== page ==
As to Jürgen Werbick, he called for the ordination of women in 2008 when arguing that many women are already essentially running parishes as assistants and thus should receive priestly ordination.
These few facts might help explain for us why these two authors may have been chosen to write books in praise of Pope Francis.
To return to the growing Vatican scandal itself. It is curious that Vatican News, the website of the Vatican itself, mentions in a report about the Benedict letter exactly these same two German theologians as contributors of the Pope Francis project, as if indirectly to acknowledge that Pope Benedict had also mentioned them in his letter.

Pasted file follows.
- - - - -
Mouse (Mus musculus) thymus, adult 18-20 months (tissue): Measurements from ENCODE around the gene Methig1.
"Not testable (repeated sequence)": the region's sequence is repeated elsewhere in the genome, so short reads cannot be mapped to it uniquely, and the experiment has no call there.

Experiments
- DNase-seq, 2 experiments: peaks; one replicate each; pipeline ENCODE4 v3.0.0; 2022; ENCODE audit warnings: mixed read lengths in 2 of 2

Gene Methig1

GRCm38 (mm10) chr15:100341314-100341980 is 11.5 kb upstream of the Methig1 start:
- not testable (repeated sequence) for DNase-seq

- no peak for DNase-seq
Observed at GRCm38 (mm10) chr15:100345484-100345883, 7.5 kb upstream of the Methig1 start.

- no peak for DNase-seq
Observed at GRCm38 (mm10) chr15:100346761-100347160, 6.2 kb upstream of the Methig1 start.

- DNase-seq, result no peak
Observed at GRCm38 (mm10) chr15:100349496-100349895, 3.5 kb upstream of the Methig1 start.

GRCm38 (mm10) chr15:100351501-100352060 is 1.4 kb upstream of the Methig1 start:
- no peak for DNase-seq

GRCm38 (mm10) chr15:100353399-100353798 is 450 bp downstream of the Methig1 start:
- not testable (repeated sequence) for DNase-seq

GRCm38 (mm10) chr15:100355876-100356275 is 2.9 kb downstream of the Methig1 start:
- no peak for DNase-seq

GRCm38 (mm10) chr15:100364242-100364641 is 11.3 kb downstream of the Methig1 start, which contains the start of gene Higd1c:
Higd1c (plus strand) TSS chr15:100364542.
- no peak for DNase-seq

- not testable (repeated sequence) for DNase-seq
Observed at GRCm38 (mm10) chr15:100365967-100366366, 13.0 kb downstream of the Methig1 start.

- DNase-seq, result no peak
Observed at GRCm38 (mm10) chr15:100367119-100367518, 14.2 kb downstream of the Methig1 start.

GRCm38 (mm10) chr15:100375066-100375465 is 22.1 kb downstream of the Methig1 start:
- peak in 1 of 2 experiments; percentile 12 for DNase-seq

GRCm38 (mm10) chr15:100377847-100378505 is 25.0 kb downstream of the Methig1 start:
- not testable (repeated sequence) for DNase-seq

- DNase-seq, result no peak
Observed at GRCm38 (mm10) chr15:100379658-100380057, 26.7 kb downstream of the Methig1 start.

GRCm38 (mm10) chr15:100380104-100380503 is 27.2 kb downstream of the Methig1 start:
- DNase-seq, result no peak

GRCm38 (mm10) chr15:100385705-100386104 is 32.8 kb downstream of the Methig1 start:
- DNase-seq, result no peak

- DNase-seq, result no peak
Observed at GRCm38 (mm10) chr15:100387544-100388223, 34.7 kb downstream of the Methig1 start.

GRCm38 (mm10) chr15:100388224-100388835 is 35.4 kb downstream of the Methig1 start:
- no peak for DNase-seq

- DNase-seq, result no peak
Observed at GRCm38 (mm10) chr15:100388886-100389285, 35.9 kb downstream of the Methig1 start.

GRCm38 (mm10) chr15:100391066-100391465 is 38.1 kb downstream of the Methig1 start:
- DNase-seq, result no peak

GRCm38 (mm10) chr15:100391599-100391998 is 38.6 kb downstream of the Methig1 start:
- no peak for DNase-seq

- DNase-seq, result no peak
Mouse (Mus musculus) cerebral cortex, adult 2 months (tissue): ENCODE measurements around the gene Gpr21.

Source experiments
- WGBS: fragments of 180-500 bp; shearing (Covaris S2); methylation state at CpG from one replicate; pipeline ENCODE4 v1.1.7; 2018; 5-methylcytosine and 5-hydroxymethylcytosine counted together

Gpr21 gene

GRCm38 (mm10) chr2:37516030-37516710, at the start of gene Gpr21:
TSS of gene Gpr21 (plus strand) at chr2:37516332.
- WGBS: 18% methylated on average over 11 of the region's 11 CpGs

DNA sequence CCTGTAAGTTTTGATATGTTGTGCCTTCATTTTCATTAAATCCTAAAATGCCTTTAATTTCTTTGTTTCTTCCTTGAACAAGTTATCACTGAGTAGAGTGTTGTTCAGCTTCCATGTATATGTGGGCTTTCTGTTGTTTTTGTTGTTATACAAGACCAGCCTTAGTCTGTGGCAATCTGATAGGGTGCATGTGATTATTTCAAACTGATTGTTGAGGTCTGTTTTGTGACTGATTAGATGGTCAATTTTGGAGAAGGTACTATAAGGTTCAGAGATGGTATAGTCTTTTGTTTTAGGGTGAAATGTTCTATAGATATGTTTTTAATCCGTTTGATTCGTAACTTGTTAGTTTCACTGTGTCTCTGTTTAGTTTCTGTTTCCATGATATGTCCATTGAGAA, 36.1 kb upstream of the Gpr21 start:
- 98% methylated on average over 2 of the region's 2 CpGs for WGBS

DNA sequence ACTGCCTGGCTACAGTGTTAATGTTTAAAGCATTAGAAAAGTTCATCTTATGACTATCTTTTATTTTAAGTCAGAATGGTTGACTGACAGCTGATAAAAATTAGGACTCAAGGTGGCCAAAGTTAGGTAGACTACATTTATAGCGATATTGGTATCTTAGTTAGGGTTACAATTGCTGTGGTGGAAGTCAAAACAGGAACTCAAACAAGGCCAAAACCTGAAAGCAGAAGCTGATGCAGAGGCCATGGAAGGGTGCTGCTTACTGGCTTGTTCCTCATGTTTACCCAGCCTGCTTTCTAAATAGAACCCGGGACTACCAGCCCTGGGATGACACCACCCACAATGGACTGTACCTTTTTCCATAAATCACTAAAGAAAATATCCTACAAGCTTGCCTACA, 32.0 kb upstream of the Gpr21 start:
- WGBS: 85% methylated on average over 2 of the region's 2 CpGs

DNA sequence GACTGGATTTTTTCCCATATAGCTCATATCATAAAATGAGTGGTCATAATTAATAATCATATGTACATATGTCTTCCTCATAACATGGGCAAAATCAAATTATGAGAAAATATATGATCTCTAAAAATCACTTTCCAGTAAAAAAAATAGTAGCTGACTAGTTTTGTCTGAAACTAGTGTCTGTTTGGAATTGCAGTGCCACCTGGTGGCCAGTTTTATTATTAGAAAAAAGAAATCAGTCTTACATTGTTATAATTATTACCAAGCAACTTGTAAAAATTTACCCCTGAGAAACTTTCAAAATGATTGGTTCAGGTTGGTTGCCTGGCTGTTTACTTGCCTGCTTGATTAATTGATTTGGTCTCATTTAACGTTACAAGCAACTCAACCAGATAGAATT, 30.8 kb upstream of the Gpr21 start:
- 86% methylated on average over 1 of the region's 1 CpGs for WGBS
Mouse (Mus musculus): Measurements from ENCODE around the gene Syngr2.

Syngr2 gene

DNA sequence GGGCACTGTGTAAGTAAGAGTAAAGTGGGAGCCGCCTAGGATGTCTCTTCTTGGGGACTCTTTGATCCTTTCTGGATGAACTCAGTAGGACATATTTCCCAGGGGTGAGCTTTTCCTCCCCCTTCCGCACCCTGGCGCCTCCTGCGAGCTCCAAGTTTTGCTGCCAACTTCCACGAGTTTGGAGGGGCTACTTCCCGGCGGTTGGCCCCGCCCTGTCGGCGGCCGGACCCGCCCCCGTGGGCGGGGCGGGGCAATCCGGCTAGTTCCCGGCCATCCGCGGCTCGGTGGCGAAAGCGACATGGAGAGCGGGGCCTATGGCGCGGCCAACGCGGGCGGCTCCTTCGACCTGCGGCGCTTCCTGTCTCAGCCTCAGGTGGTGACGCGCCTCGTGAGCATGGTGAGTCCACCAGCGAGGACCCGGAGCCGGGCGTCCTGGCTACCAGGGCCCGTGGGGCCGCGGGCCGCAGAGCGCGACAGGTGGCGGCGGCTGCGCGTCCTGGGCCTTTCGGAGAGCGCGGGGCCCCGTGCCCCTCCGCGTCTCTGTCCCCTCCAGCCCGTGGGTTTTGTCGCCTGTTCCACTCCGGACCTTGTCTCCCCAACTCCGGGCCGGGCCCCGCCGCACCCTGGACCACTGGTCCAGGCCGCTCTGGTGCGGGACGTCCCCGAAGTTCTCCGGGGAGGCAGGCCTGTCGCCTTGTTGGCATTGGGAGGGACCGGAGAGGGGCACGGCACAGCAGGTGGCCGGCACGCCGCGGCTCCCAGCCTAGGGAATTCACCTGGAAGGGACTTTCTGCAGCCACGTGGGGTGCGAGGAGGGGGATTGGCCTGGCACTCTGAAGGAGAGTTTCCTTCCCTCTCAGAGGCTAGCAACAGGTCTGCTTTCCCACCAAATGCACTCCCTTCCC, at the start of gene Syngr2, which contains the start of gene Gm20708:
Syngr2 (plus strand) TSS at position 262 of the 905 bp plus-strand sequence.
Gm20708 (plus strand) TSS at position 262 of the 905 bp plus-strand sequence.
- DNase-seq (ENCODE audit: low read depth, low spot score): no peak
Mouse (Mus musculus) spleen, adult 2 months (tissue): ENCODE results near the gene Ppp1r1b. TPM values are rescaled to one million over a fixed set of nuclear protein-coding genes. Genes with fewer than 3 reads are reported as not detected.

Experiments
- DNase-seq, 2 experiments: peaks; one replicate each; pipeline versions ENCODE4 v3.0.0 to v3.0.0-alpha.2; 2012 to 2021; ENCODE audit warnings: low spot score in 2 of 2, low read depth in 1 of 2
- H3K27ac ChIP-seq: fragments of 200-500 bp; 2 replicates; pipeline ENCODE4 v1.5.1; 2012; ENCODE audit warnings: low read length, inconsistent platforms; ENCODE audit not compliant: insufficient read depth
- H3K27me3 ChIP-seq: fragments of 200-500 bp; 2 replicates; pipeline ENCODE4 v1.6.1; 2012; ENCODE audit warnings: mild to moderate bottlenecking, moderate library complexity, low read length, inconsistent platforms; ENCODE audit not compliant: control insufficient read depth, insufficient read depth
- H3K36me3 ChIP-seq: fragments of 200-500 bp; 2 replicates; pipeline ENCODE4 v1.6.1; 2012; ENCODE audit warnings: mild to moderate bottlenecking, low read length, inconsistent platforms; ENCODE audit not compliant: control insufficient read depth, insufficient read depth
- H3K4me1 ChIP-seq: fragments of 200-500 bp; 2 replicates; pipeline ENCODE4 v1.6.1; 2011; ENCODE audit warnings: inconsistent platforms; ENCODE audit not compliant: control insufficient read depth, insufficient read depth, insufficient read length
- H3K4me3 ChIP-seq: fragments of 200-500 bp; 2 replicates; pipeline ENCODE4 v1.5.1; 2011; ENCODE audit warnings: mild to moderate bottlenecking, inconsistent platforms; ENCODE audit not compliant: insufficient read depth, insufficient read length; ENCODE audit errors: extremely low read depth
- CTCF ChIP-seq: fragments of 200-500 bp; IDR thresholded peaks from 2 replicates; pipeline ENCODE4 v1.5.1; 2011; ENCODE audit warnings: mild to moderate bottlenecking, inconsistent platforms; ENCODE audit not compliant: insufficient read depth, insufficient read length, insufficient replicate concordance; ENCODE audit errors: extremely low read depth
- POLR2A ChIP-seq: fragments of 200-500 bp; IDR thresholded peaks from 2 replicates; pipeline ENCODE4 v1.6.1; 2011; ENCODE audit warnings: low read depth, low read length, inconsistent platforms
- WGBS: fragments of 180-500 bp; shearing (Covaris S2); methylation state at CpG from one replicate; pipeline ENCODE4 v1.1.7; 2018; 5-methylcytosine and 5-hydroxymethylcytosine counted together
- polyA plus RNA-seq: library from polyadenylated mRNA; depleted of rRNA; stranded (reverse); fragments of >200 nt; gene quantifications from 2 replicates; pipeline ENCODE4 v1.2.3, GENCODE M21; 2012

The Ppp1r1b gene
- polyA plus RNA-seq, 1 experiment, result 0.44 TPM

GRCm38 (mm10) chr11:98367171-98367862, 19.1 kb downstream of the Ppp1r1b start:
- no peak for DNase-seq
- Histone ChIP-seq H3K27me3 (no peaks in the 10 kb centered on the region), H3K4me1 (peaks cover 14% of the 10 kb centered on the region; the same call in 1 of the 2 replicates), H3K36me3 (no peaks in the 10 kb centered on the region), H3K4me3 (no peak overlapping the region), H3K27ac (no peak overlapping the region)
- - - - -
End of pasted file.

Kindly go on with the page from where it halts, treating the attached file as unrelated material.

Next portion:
Another oddity – or, better, another embarrassment – is the fact that the official news website of the German bishops, Katholisch.de just two days ago ridiculed traditionalist websites for their “conspiracy theories” and suspicions with regard to this same Benedict letter. The author, Agathe Lukassek, stresses that there is really nothing grave that has happened with regard to the letter, since the Vatican had read out loud the entire Benedict letter (thus Magister himself was able to transcribe the letter as it had been read out loud and publish it in the first place, on 13 March), and that the slight photo manipulation was really not so bad. Lukassek ends her ironic, or sarcastic, article with the words: “A female speaker of the Vatican, in any event, declared on Thursday afternoon, with reference to the fact that the letter had been read out loud, one has not omitted anything.”